COLUMBUS - Ryan Dougherty works at a Canton hospital collecting sharps from needles and incinerating them.
For this work, Dougherty earns $13.31 an hour. But the direct support professionals who help Dougherty, who has a developmental disability, get to work and achieve his professional goals receive $11.12 an hour.
That low pay has led to a revolving door of helpers, many of whom the family dearly loved, Ryan's mother Jan Dougherty said. One left recently because he was able to find a better-paying job to support his family.
“I’m really looking forward to some relief," she said.
That relief is coming in the form of a raise for direct support professionals who work with individuals with developmental disabilities.
In the state budget, Ohio lawmakers approved the increase from $11.12 an hour to $13.23 an hour by Jan. 1, 2021 – the first raise approved in 15 years. Ohio Gov. Mike DeWine vetoed the change, preferring not to lock the rate into state law, but is implementing the rate increase through state policy.
"Our field is facing a workforce crisis like we have never seen before," said Pete Moore, president of the Ohio Provider Resource Association, which represents organizations that provide developmental disability services.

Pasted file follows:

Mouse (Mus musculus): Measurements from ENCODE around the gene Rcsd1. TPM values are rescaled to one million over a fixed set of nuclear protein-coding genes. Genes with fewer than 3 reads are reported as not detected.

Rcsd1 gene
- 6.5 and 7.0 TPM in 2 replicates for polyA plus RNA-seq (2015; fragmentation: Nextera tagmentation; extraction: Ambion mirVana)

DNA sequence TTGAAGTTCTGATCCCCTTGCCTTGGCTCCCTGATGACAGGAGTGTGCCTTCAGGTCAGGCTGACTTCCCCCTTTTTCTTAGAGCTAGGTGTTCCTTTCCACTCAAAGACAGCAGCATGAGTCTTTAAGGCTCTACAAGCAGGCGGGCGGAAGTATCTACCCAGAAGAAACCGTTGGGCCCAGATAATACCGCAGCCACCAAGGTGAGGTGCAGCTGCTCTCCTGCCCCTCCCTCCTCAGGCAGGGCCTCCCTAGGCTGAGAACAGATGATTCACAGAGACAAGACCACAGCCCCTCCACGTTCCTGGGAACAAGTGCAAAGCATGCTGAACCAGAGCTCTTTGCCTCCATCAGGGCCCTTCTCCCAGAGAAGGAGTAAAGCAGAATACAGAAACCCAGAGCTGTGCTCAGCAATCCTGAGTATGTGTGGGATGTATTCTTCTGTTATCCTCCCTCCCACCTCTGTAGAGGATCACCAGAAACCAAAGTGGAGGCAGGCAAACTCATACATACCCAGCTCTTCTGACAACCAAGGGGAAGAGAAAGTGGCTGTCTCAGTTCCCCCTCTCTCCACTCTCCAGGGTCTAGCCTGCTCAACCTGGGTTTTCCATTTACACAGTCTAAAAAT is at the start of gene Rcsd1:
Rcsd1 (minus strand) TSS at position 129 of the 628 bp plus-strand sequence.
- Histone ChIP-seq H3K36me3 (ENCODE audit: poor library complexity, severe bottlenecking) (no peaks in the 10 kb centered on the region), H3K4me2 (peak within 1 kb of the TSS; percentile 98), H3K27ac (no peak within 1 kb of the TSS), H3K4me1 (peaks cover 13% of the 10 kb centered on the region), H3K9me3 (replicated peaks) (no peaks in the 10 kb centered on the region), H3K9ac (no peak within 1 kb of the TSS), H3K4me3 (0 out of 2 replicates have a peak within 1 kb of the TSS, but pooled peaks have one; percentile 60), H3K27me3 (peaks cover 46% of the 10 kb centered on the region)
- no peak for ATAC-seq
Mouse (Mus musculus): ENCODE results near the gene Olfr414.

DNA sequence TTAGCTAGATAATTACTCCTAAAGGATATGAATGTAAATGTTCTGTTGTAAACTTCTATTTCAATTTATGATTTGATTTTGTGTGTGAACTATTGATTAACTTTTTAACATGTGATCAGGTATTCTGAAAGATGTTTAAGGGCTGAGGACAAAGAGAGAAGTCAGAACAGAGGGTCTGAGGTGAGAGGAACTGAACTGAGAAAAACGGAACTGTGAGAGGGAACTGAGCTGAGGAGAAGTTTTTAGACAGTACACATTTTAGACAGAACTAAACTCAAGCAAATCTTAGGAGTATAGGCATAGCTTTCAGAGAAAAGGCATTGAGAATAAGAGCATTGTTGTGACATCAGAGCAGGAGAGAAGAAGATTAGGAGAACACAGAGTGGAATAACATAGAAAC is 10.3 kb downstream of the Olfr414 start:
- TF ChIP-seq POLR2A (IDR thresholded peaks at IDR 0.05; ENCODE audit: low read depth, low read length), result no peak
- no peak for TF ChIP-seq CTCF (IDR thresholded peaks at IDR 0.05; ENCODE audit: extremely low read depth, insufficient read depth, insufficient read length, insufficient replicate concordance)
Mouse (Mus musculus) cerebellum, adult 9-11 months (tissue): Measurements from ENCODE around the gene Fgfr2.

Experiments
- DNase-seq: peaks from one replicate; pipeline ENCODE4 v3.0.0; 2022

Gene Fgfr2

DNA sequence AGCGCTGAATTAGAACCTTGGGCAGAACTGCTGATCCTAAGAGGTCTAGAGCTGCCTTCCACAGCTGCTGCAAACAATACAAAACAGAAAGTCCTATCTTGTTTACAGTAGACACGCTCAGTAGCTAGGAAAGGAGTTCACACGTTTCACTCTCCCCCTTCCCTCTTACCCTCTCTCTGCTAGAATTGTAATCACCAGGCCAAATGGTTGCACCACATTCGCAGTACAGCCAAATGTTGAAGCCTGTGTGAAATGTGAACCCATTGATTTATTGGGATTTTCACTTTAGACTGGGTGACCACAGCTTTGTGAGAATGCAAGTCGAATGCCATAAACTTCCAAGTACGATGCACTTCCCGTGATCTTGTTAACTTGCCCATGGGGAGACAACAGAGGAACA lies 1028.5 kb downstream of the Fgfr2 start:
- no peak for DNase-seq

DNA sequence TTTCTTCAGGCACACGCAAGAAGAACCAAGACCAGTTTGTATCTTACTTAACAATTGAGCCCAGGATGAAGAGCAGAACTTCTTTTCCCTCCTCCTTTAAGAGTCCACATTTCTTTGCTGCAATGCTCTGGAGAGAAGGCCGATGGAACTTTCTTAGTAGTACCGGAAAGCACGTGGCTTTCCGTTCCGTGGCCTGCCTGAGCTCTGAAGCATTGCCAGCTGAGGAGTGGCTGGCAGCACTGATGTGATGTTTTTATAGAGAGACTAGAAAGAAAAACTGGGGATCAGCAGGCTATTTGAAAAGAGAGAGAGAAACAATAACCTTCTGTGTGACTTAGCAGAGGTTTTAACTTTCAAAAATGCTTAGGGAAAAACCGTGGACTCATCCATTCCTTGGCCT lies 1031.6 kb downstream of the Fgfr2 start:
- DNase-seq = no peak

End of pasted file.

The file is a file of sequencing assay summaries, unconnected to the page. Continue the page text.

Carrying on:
Low wages, few health benefits, limited training and few career advancement options all play a role in turnover.
On Tuesday, top Ohio lawmakers touted the work done in the state budget to increase these wages. But why did it take 15 years?
"Part of it is, frankly, people need the political will to make tough decisions," Ohio Senate President Larry Obhof said. "If you do things regularly and update things every two years, those decisions become a lot easier."
Rep. Scott Lipps, R-Franklin, who pushed for the raise increase says he's not stopping at $13 an hour. He wants to improve reimbursement rates for transporting individuals to work and other activities.